The Community Test: how to measure the strength of a community
Because the term “community” is so loosely and vaguely applied to many different kinds of groups, it’s hard to differentiate what is really a community and what is not (definition here). Furthermore, even among actual communities, it’s hard to understand which one are working well and which ones are not. So how do you know how strong/real a community is?
The simple test
Over the years, I have developed a simple question that helps me differentiate and assess quickly how strong a community is:
The Community Test: If a person, who is a member in the same community as me, but the two of us have never met, contacts me and asks for my help, how likely am I to help her/him?
The question won’t give me precise answers, but it allows me to roughly place the community on the spectrum of trust: How much will I feel connected to her/him? Will I answer the email? Will I be open to a phone call? Am I willing to make introductions to other people? Will I invite her/him to stay with me when visiting my town? Will I invite her/him to my wedding?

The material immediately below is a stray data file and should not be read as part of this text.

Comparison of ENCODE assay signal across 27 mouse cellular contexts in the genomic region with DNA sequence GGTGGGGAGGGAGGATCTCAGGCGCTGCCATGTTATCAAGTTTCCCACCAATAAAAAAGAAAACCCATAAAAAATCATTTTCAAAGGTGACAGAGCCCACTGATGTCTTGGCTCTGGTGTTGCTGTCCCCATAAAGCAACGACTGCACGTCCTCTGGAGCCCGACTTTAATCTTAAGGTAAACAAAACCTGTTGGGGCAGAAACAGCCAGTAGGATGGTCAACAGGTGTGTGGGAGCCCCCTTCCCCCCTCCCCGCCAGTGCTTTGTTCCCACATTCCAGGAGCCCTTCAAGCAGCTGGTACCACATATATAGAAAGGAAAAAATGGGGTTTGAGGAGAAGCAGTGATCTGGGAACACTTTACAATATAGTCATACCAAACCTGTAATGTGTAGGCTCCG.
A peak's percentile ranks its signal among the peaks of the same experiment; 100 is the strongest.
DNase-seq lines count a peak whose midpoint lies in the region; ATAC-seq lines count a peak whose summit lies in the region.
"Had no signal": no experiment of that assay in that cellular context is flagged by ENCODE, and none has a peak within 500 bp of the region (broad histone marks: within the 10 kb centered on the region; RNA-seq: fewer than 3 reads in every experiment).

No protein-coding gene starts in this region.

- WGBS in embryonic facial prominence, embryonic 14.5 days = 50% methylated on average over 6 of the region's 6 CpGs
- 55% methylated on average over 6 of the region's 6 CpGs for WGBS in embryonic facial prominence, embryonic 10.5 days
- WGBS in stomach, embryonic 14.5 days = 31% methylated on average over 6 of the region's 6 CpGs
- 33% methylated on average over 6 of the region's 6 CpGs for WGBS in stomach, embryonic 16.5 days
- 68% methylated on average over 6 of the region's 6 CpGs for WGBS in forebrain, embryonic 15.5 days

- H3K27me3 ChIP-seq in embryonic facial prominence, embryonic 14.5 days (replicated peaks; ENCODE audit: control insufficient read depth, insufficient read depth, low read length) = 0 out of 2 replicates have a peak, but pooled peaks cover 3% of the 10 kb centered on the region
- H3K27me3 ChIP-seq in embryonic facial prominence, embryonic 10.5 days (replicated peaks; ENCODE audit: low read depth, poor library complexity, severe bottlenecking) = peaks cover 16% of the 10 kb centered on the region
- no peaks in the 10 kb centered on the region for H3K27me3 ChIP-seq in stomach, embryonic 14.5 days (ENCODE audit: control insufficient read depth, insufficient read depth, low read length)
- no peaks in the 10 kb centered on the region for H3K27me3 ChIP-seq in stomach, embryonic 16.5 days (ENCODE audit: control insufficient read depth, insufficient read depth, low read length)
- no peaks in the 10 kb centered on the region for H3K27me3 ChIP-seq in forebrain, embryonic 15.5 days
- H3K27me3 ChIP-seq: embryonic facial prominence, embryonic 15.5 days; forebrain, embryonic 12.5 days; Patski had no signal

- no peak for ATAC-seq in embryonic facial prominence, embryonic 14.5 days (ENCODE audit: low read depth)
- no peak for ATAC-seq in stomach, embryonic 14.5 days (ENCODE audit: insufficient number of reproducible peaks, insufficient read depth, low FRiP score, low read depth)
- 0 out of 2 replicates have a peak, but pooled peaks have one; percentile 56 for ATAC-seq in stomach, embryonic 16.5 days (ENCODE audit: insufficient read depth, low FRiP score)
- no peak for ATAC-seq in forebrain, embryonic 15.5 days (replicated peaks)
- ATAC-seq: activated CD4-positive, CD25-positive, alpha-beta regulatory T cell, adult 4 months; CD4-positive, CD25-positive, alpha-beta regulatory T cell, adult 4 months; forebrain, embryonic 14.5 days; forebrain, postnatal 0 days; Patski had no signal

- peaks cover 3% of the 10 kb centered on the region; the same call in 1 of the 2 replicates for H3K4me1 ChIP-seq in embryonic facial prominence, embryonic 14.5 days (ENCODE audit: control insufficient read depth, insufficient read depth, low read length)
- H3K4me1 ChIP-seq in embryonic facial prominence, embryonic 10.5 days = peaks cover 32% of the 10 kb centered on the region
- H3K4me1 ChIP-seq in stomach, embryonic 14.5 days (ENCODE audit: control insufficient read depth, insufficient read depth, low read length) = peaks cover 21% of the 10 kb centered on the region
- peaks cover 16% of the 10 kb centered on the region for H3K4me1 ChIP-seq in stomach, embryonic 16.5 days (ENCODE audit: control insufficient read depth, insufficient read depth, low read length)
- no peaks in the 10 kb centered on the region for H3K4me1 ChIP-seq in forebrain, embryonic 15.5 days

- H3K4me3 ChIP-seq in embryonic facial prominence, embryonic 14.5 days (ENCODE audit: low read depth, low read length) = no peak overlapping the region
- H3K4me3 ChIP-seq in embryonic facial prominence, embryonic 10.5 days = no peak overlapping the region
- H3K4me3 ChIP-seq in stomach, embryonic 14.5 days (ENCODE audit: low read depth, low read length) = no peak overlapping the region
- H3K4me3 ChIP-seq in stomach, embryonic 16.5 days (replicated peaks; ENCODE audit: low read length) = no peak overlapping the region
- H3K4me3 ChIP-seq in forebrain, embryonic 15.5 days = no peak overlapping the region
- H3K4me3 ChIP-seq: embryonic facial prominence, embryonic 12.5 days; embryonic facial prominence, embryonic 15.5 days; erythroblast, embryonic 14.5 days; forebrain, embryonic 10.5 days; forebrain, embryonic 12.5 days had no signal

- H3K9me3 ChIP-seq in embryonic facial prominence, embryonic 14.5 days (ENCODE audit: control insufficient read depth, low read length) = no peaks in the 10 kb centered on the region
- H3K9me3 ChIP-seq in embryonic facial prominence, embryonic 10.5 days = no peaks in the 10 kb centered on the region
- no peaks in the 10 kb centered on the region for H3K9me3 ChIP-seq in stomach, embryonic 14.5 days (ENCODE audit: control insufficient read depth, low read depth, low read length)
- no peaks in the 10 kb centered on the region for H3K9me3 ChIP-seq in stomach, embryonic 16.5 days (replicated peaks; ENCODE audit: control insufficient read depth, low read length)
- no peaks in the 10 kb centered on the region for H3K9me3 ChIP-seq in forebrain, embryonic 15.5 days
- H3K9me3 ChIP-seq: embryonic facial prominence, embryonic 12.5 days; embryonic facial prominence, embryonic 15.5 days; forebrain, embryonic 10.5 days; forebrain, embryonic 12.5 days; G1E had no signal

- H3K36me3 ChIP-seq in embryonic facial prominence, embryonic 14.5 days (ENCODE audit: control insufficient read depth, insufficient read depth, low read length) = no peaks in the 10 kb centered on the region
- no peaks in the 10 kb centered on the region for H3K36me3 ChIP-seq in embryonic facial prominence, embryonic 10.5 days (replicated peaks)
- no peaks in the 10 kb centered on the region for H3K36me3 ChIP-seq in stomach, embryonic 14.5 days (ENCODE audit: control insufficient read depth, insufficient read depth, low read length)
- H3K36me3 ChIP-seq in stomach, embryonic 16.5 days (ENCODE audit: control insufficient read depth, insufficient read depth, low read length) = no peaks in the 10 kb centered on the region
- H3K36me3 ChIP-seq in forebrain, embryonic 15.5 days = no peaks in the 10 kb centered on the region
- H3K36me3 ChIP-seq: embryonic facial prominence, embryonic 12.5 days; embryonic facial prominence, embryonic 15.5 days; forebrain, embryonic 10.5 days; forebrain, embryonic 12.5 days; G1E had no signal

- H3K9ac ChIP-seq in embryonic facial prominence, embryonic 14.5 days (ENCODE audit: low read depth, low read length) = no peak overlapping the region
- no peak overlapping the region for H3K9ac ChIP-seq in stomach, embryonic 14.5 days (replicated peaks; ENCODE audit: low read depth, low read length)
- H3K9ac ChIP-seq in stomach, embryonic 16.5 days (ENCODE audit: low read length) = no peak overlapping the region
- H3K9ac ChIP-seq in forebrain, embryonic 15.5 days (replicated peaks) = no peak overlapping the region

- The “Facebook community”: would I ever open my doors to someone just because they are also part of Facebook? (My answer: hell no)
- The “local swimming club community”: would I talk to someone who is part of the same swimming club as me? (My answer: maybe, depends on the swimming club)
- The “AirBnB community”: would I meet with someone because we are both using AirBnB? (My answer: nope). Would I meet with someone because we are both hosting people on AirBnB? (My answer: maybe, but probably not).
- The “alumni community”: would I help someone because we have graduated from the same university? (My answer: probably yes).
This test assumes the following:
- The stronger a community, the stronger the shared identity and the stronger the trust among the members.
- Stronger communities go beyond bilateral, 1:1 relationships and their overall structure (brand, membership experience, the collection of relationships) becomes a proxy that allows members to trust others within the same group, even when they have never met.
- Trust is actionable. More trust leads to more action.
A more thorough analysis
The Sense of Community Index (SCI) is a much more thorough way to test the strength of a community. The SCI works by answering 25 questions in a questionnaire. This provides a much clearer answer than my rule-of-thumb approach above, but at the same time it is way more time and resource intense.
What other ways have you found to test the strength of a community?
Check out the Community Canvas, an open-source tool we have created to support community builders across the globe and join our Community Builder Facebook group where we come together to share community relevant topics and learn from each other.